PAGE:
PHILADELPHIA, PA. – Joe Klein, who presided over baseball operations as executive director of the Atlantic League of Professional Baseball since its inception in 1998, and saw the league send more than 800 players to MLB organizations as the circuit became the premier independent professional baseball organization, died at Temple University Hospital from heart surgery complications on Wednesday morning at the age of 75.
In a career that spanned six decades, Klein spent time as a player, manager, scout, scouting director and farm director before serving as GM of the Texas Rangers (1983-84), Cleveland Indians (1986-87) and Detroit Tigers (1994-95), roles he is most widely known for in Major League Baseball.
In 1997, when Atlantic League Founder Frank Boulton needed a baseball man to run the on-field operations of what would become a start up league in 1998, his list was one name long.
“Today is a very sad day for the Atlantic League and for baseball,” Boulton said. “Joe’s contributions to the game and the Atlantic League are immeasurable. He was a great leader who guided the development of our league for over 20 years with his knowledge, grace and respect for every owner, front office staff member, manager, player and fan.
"There is a great hole in the heart of the Atlantic League today. But in time, it will fill in as we fondly remember our dear friend and mentor, Joe Klein,” he added.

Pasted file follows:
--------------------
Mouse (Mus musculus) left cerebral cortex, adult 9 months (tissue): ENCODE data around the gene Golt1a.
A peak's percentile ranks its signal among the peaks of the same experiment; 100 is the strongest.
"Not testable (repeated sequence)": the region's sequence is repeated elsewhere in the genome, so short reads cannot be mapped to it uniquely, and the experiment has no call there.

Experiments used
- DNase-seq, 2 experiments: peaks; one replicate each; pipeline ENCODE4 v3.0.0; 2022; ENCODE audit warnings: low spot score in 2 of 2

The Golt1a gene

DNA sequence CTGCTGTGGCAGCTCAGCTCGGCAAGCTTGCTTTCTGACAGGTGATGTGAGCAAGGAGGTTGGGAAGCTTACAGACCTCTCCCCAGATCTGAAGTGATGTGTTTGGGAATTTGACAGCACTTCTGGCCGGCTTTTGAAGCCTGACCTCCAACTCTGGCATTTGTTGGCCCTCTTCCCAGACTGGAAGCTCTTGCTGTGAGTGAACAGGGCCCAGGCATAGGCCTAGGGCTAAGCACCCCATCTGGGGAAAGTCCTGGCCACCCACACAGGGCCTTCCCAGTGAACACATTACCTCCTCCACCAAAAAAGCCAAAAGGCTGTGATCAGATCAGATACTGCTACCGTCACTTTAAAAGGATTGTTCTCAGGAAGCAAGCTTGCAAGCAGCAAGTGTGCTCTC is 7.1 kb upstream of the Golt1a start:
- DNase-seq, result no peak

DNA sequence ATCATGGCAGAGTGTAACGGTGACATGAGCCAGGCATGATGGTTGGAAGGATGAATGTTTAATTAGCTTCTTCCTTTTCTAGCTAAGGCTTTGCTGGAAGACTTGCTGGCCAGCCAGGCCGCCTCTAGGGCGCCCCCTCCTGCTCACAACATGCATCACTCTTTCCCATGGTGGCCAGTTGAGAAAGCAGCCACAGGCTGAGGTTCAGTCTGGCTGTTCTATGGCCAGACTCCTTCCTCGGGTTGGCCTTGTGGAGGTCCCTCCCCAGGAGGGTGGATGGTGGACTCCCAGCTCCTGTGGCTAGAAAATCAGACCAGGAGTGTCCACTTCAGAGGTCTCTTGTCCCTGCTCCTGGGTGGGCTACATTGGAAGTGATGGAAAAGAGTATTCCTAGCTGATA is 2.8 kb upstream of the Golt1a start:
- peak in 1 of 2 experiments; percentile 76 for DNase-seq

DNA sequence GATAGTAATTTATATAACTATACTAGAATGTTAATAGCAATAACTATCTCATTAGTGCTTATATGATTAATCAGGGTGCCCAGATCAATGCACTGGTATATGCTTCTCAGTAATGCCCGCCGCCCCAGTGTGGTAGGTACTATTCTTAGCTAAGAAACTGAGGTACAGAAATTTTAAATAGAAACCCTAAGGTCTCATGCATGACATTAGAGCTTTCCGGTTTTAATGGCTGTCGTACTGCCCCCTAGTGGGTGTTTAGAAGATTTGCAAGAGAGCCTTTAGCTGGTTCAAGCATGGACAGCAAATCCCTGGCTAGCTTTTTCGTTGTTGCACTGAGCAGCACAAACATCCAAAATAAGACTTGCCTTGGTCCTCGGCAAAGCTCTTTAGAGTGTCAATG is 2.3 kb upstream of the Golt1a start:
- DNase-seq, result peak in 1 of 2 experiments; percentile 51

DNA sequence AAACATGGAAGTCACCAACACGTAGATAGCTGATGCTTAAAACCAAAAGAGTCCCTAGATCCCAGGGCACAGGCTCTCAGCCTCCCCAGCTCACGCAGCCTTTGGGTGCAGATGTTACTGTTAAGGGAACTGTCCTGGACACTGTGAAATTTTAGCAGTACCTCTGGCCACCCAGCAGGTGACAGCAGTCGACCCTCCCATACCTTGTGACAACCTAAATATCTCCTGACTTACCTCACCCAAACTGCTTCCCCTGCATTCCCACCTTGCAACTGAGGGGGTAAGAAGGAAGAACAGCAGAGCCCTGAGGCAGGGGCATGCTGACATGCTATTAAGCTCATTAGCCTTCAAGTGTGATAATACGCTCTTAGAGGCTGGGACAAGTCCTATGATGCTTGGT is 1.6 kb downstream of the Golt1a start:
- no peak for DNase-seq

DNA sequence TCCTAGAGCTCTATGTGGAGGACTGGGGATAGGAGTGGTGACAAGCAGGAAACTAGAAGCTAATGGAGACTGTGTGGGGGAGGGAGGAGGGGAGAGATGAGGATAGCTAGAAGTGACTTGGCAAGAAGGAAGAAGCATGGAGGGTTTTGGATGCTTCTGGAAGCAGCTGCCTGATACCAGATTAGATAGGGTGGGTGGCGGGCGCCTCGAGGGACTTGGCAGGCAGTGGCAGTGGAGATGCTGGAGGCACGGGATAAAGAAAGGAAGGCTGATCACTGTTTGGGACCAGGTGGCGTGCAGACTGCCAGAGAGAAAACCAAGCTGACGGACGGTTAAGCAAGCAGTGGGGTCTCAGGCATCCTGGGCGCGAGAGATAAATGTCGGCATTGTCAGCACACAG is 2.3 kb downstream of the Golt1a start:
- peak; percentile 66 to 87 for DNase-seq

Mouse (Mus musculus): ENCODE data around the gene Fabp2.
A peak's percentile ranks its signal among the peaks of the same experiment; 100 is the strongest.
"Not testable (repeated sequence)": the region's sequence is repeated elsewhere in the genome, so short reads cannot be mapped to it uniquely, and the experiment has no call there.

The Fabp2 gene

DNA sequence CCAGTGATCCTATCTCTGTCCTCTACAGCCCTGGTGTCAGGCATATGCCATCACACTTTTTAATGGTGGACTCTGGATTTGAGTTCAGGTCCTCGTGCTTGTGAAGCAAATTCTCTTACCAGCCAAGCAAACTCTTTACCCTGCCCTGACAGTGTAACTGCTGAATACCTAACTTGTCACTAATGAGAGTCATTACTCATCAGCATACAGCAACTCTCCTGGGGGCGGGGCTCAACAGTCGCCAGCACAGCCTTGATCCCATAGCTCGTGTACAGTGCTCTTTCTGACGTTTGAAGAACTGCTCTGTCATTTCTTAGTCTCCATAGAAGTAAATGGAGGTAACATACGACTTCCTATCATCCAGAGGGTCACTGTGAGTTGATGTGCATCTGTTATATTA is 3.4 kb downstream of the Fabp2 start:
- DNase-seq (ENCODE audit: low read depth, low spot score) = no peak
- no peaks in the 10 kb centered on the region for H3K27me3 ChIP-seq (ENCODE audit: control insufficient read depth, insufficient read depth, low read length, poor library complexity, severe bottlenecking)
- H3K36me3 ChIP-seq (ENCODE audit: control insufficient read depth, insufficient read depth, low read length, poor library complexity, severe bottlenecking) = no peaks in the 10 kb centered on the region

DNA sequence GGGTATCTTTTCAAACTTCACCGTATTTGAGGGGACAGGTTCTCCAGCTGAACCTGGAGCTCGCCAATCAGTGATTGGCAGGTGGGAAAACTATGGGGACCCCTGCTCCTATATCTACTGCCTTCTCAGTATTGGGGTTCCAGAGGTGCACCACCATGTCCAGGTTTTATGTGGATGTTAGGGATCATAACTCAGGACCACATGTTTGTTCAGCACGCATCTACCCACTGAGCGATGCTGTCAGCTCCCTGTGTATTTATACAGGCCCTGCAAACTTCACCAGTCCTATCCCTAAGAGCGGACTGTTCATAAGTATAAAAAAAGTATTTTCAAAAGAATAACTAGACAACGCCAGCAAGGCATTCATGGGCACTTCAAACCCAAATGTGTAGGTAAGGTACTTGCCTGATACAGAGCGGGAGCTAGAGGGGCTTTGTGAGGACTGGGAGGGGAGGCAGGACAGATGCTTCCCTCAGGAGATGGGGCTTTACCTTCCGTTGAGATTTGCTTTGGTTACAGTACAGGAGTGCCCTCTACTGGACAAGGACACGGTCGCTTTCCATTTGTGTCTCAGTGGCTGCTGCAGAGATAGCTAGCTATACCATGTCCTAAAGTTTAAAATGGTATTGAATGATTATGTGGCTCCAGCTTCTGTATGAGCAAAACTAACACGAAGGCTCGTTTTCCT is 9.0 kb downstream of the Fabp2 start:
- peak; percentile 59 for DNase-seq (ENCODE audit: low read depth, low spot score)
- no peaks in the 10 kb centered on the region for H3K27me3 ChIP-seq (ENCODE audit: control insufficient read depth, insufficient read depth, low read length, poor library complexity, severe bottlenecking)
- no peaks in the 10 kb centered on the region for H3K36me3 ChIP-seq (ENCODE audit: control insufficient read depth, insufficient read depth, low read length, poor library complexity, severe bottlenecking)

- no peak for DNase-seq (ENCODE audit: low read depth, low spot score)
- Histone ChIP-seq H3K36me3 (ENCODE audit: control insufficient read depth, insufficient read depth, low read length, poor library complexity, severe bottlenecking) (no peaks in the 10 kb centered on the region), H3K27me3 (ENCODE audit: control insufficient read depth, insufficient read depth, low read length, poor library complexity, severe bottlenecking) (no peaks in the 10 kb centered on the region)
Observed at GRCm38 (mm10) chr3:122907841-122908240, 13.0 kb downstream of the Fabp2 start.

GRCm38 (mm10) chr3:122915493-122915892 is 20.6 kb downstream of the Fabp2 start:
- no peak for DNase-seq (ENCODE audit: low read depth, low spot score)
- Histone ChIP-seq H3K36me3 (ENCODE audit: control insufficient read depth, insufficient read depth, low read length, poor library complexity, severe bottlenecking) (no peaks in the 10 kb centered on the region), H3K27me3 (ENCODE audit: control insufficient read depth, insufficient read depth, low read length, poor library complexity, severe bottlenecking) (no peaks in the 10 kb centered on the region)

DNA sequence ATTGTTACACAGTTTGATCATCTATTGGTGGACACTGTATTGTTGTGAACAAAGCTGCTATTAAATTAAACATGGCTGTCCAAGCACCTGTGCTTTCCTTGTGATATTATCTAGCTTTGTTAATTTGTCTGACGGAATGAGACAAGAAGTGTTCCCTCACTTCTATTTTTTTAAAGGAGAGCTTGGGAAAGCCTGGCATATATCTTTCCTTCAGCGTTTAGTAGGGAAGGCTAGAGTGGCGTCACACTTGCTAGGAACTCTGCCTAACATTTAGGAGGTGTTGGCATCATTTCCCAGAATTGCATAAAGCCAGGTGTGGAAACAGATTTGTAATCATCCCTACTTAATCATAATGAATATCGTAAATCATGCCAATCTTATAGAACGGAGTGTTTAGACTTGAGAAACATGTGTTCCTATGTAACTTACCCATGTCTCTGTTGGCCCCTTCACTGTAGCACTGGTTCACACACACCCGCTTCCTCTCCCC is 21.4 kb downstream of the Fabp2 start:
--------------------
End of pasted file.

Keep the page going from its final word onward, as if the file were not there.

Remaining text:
The Somerset Patriots are one of eight teams that compete in the ALPB; the others are the Long Island Ducks, York Revolution, Lancaster Barnstormer, Souther Maryland Blue Crabs, Sugar Land Skeeters, Bridgeport Bluefish and New Britain Bees.
Klein was officially named executive director of the Atlantic League of Professional Baseball Clubs in 1998, a position he served in until his passing. During his tenure, the league hosted 37 million fans and saw player after player return from the Atlantic League to Major League Baseball, a pipeline he helped create and sustain for 20 years.
Klein is predeceased by wife Cathy, and is survived by his sons J.K. and Todd, daughter-in-laws Ruth and Robin, and Hannah (granddaughter).
“Joe was a dear friend and esteemed colleague,” said Atlantic League President Rick White. “We feel fortunate to have spent the time we did with him and send our heartfelt condolences to his family and his many friends in the baseball community.”